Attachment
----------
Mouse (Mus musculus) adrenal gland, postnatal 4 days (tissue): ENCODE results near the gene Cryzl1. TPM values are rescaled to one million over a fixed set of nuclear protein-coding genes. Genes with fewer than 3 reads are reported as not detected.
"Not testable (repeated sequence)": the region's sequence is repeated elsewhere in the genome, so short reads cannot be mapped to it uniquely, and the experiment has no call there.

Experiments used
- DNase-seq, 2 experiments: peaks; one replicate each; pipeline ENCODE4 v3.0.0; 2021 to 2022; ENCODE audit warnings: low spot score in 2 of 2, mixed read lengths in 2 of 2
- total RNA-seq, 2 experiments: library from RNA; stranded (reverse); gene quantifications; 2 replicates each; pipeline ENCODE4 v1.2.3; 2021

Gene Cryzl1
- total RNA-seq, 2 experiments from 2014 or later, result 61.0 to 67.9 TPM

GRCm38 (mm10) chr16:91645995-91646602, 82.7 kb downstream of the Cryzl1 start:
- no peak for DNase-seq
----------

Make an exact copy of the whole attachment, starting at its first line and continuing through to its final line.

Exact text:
Mouse (Mus musculus) adrenal gland, postnatal 4 days (tissue): ENCODE results near the gene Cryzl1. TPM values are rescaled to one million over a fixed set of nuclear protein-coding genes. Genes with fewer than 3 reads are reported as not detected.
"Not testable (repeated sequence)": the region's sequence is repeated elsewhere in the genome, so short reads cannot be mapped to it uniquely, and the experiment has no call there.

Experiments used
- DNase-seq, 2 experiments: peaks; one replicate each; pipeline ENCODE4 v3.0.0; 2021 to 2022; ENCODE audit warnings: low spot score in 2 of 2, mixed read lengths in 2 of 2
- total RNA-seq, 2 experiments: library from RNA; stranded (reverse); gene quantifications; 2 replicates each; pipeline ENCODE4 v1.2.3; 2021

Gene Cryzl1
- total RNA-seq, 2 experiments from 2014 or later, result 61.0 to 67.9 TPM

GRCm38 (mm10) chr16:91645995-91646602, 82.7 kb downstream of the Cryzl1 start:
- no peak for DNase-seq